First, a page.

// postcondition: return >= 0

  Socket(Socket const&) = delete;

A number of differences to observe:

1st: the move constructor. It does two things in one transaction: the new object’s state starts to represent the continued session, and the source object enters the zombie state. If possible (and it is possible in our case), we should declare the constructor as noexcept. The goal is not to make sure the constructor does not throw (it has almost nothing to do with it, as explained in this post), but in order for others to query at compile-time if they can rely on the assumption that this constructor never fails. Interestingly, because we do not provide a copy constructor, the noexcept is not necessary for std::move_if_noexcept to work correctly. When a type is movable and non-copyable, std::move_if_noexcept always chooses to move. But other libraries might make use of this information and, for instance, select between doing small-buffer optimization or not.

2nd: now that we are indicating a ‘no-session’ state, we need to provide a way for checking for it. It will be used to guard calls to other member functions, and to express preconditions.

3rd: the invariant becomes weak. Expression !a || b is equivalent to implication if we had one in C++: a implies b. Thus, the class invariant effectively says, “if object is valid than the strong invariant should hold”; or (in the context of using sessions): “either I guarantee a session in progress or not”. This affects every other function: they now have to handle the “or not” case.

4th: destructor is slower: it has to make a branch.

5th: function id has a precondition. This means that the users need to keep track of whether the precondition is satisfied or not at the peril of causing an undefined behavior.

For a completely move-enabled type, I should have also defined the move assignment operator. But it comes with its own set of problems, which would not fit into this post.

Whether this can still be called ‘RAII’, I am not sure.

Destructive move

Because of the above problems, there becomes more and more popular an idea of a destructive move (or a pilfering constructor). While the semantics of a move constructor is “transactionally, start the lifetime of the new object using the old object’s state, and put the old object into a zombie state”, the semantics of a pilfering constructor or a destructive move is “transactionally, start the lifetime of the new object using the old object’s state, and end the lifetime of the old object”. Different proposals vary in how they want to accomplish this. For more information about the subject I recommend the following reading:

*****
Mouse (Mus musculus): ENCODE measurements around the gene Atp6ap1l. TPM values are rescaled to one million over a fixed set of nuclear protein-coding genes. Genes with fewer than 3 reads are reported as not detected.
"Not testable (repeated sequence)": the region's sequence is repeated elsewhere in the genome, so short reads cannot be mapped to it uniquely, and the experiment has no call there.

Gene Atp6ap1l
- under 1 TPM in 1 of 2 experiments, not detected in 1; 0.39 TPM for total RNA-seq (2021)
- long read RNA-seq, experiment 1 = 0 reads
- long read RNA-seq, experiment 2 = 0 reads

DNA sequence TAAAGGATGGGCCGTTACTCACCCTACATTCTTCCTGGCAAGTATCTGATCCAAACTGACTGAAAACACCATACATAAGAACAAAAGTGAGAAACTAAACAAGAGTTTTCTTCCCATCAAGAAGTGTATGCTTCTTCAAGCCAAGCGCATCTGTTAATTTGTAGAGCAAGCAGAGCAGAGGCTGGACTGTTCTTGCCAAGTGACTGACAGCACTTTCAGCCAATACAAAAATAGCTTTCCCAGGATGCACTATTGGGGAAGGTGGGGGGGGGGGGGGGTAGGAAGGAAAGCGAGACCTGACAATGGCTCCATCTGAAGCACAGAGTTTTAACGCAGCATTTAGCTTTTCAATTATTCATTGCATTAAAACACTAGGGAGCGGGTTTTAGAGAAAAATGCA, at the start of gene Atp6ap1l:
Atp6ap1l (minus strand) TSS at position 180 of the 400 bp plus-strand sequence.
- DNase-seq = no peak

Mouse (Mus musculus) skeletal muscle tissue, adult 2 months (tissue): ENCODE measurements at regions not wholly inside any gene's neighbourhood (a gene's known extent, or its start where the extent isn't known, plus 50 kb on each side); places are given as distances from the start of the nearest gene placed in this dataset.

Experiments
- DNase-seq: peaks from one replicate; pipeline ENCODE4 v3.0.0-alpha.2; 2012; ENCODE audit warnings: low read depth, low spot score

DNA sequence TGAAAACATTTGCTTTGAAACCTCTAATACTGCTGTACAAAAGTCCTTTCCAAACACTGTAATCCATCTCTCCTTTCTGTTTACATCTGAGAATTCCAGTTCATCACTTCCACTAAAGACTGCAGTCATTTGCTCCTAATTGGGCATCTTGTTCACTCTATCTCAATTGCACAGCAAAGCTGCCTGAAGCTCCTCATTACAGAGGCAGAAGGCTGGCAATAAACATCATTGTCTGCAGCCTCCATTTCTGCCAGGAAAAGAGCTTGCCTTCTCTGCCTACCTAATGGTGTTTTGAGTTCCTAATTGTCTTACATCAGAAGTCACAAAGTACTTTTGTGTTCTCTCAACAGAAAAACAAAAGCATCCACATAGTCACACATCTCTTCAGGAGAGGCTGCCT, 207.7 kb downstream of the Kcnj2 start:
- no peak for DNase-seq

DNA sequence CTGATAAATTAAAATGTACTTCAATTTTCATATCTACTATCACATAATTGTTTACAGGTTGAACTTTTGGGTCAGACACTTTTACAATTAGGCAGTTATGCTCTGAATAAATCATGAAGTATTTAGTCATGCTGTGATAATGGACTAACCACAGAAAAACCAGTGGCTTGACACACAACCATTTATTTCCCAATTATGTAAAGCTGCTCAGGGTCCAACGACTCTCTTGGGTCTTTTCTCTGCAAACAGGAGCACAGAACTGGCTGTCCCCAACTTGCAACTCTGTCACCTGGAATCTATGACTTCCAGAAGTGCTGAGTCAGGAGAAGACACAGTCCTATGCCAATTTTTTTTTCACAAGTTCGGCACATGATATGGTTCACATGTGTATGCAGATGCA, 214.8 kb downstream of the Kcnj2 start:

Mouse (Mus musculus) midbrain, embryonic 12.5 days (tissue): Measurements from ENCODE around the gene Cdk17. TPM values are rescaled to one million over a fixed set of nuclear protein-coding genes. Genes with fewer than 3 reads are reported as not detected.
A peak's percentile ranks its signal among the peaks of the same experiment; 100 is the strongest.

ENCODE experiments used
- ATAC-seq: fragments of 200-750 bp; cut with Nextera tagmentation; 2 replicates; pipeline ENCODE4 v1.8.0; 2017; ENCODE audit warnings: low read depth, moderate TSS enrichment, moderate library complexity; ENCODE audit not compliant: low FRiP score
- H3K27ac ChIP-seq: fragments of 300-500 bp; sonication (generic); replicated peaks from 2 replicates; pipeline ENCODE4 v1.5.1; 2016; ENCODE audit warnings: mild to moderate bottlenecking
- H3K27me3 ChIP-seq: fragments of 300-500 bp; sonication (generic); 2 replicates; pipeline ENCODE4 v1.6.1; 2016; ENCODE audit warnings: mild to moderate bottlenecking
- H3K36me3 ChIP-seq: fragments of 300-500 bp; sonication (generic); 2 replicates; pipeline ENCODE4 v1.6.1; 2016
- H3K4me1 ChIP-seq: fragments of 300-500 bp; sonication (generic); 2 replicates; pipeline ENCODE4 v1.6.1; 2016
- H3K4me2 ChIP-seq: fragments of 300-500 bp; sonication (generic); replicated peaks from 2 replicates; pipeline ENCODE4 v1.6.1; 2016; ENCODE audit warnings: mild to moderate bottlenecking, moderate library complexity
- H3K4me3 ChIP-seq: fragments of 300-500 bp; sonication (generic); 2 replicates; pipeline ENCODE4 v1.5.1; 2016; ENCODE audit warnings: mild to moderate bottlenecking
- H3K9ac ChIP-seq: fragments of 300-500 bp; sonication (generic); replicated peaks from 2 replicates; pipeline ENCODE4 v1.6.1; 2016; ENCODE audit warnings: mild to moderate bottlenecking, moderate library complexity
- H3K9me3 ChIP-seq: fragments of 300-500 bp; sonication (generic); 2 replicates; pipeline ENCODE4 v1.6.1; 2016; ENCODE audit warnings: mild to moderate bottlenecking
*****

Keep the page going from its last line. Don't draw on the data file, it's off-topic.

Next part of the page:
1. Sean Parent, “About Move”.
  2. Jens Weller, “C++ and Zombies: a moving question”.
  3. Pable Halpern, “Destructive Move”.
  4. Peter Dimov, “Valueless Variants Considered Harmful”.

Semi-manual life-time

Sometimes having an object in a zombie state is exactly what we want. As we said in the beginning, in order to efficiently share the resources with others we have to keep the sessions as short as possible: acquire resources as late as possible and release them as soon as possible. Sometimes tying these events to object lifetime start and end may not be enough. One example of such situation has been given in this post. If a more fine-grained control is needed over the session span, or an object life-time, and we do not want to risk any session leakage, Boost.Optional is just the tool for the job. You can start the session some time after the optional object is created and end it some time before the object is destroyed. Yet, the library guarantees that the session is contained within the lifetime of an optional object. This can be illustrated with the following piece of code:

int main()
  boost::optional<SocketGuard> g;

  // ...

  g.emplace();     // session starts

  // ...

  g = boost::none; // session ends

  // ... 

And the following diagram:


g starts in a zombie state. Note that boost::opitonal only needs a guard-like type SocketGuard. Only later, when we call g.emplace() a “contained object” is created to whose lifetime the session is bound. This contained object is called *g in the diagram. Later on, instruction g = boost::none ends the life-time of a contained object, and therewith the session with the socket, but object g remains alive in the zombie state.

And that’s it for today. I hope it gives you a different perspective on the things we deal with every day.

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6 Responses to Sessions and object lifetimes

  1. Mike Tryhorn says:

    Good article. But, I do have one question: is there any particular reason why you have marked SocketGuard’s default, no-argument constructor as ‘explicit’? Is it just a matter of coding style?

  2. Kapten Mugg says:

    Since the SocketGuard constructor doesn´t take any arguments, do we really need to declare it “explicit”?

  3. Kapten Mugg says:

    ohh sorry missed that…